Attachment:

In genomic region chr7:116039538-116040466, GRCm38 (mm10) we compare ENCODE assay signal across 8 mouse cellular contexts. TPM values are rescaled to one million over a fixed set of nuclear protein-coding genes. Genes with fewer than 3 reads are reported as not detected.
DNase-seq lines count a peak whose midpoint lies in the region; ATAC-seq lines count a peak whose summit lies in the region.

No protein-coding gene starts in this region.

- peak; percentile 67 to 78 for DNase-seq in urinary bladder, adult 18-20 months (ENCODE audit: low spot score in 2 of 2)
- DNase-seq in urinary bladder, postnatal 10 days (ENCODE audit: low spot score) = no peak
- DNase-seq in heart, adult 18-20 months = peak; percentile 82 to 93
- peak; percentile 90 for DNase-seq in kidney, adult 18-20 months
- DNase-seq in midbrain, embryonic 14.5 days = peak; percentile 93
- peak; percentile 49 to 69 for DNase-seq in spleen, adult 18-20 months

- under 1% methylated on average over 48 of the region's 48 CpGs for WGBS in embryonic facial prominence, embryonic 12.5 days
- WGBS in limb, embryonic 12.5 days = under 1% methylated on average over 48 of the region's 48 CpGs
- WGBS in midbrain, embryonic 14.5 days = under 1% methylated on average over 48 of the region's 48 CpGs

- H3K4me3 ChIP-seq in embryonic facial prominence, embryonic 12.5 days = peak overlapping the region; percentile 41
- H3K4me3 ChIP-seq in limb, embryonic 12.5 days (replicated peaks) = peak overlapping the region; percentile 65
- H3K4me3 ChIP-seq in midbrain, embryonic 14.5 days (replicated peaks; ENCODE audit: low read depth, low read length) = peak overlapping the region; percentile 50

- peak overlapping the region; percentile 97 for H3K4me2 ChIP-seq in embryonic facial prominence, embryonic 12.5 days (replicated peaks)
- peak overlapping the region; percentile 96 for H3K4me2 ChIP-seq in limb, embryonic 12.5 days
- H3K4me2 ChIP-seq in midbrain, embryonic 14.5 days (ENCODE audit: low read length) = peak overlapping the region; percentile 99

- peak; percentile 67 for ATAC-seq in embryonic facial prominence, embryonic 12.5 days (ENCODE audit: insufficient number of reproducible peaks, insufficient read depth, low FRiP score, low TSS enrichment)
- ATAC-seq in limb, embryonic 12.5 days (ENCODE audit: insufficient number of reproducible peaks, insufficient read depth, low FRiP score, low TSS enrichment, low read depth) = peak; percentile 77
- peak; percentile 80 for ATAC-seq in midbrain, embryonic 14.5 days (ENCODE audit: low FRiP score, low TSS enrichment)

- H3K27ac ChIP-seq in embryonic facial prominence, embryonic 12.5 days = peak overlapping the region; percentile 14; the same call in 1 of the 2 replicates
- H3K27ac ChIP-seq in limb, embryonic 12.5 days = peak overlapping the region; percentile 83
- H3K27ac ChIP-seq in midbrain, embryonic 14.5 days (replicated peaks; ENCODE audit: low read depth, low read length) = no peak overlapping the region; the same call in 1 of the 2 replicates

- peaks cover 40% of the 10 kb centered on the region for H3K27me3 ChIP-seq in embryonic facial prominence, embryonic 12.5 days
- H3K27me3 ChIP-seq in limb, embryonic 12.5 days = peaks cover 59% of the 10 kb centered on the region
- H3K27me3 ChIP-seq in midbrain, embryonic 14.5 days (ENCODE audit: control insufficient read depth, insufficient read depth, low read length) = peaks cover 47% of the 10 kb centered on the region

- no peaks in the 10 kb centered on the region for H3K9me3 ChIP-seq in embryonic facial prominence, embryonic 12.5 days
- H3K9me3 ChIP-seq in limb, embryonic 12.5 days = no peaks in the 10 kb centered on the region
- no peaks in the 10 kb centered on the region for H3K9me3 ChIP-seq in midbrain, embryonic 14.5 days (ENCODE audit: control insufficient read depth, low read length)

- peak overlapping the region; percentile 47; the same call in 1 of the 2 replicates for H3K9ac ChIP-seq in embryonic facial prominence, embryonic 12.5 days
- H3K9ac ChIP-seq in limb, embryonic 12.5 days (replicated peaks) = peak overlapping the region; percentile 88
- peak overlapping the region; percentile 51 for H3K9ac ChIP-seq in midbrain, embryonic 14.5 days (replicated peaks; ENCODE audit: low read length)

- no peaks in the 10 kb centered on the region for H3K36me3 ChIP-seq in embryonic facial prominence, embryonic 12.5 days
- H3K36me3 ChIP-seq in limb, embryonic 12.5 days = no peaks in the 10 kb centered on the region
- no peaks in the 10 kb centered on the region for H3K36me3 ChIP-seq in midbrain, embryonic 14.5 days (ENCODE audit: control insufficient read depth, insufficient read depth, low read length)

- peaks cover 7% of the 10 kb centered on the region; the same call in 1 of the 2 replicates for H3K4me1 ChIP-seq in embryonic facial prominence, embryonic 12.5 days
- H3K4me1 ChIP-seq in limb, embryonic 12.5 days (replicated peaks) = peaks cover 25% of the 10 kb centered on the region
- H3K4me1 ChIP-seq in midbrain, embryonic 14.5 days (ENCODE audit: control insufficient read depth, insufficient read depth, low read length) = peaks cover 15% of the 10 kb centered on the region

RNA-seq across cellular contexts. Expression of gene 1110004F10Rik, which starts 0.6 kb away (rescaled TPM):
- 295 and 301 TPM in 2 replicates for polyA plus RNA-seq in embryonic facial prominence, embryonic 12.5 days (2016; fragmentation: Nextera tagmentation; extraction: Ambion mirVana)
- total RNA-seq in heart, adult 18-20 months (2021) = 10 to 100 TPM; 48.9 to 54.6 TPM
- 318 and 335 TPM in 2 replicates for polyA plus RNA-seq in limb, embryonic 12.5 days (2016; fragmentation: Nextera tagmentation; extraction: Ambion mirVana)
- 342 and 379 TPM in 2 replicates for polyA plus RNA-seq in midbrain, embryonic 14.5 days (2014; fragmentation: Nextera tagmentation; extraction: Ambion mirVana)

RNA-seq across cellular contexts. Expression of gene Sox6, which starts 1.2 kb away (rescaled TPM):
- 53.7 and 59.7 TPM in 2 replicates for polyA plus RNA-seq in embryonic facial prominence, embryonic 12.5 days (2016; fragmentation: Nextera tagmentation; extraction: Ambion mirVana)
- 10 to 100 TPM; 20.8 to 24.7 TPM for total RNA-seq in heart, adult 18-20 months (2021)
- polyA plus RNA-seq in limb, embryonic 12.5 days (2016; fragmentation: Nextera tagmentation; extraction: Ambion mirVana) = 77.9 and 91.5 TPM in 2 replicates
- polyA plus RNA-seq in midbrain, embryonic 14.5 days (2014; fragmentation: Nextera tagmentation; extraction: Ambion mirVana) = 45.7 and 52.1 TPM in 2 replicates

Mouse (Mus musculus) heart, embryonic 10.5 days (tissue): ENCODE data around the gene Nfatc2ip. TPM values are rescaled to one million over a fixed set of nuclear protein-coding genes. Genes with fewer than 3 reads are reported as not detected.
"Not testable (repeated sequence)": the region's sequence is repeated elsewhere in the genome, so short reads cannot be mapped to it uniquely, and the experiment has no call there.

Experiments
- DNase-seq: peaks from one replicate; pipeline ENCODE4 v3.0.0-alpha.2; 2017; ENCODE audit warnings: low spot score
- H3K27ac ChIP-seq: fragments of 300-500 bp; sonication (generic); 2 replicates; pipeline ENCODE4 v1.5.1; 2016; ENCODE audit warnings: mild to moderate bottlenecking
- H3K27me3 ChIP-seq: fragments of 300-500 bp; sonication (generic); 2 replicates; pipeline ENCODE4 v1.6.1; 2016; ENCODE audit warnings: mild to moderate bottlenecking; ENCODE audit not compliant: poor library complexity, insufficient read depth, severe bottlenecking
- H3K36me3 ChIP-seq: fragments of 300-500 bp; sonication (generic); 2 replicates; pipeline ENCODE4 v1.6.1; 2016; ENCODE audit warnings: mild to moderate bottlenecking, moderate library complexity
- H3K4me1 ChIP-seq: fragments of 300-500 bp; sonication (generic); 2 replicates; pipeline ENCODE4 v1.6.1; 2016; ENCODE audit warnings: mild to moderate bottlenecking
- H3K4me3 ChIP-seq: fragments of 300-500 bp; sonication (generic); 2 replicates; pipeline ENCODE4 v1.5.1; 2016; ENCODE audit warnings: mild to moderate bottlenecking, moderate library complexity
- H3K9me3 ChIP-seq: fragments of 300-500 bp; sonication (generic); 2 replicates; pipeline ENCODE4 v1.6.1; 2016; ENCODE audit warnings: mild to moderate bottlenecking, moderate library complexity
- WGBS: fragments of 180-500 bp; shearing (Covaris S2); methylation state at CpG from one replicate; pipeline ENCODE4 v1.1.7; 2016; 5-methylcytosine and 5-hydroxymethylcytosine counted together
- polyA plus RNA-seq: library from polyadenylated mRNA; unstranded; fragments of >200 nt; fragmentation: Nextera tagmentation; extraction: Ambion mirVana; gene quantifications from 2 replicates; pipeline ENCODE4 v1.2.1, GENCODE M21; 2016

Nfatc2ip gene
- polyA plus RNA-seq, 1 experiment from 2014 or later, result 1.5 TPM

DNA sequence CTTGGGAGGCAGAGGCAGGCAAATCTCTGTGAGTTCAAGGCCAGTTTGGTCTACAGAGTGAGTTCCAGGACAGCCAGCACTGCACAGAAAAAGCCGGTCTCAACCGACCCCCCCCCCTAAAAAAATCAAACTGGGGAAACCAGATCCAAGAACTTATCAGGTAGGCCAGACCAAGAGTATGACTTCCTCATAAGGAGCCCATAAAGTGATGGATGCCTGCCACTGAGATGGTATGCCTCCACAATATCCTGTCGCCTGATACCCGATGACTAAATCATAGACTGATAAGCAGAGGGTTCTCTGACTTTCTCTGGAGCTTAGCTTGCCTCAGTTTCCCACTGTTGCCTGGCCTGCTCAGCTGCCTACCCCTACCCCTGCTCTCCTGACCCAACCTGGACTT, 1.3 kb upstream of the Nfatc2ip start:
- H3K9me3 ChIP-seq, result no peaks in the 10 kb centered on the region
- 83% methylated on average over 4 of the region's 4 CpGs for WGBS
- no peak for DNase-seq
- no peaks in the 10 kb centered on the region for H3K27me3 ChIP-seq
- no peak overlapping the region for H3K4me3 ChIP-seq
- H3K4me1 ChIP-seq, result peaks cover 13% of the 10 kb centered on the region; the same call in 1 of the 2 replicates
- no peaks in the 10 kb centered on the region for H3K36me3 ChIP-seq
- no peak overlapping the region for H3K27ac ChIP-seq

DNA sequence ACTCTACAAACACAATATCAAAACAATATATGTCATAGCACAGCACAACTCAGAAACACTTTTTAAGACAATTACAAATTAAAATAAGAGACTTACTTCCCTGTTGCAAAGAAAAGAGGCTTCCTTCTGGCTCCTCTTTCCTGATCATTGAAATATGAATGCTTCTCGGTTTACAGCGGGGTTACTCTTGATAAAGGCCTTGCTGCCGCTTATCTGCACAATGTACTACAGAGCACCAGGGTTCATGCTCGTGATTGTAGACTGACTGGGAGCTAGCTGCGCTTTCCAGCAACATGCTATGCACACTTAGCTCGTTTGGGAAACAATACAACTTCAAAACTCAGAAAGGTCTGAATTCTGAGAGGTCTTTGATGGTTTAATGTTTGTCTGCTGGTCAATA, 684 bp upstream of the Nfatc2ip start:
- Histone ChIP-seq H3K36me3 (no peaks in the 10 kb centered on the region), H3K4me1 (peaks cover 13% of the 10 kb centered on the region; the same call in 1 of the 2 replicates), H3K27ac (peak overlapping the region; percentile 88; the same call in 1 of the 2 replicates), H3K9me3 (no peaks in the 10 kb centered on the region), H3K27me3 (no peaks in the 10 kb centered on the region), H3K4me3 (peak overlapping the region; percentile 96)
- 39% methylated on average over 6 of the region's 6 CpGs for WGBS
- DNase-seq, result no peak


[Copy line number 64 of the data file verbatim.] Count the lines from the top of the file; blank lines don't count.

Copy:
DNA sequence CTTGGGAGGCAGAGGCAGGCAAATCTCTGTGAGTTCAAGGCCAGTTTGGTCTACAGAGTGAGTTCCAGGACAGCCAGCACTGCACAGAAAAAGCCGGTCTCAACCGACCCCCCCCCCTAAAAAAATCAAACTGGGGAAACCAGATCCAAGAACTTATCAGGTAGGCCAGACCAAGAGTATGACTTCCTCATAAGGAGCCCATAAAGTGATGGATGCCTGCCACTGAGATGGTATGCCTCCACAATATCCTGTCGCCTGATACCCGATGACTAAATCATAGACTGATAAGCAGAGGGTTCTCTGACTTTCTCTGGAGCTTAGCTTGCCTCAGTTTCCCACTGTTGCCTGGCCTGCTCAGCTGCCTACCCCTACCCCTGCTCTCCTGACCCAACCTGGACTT, 1.3 kb upstream of the Nfatc2ip start: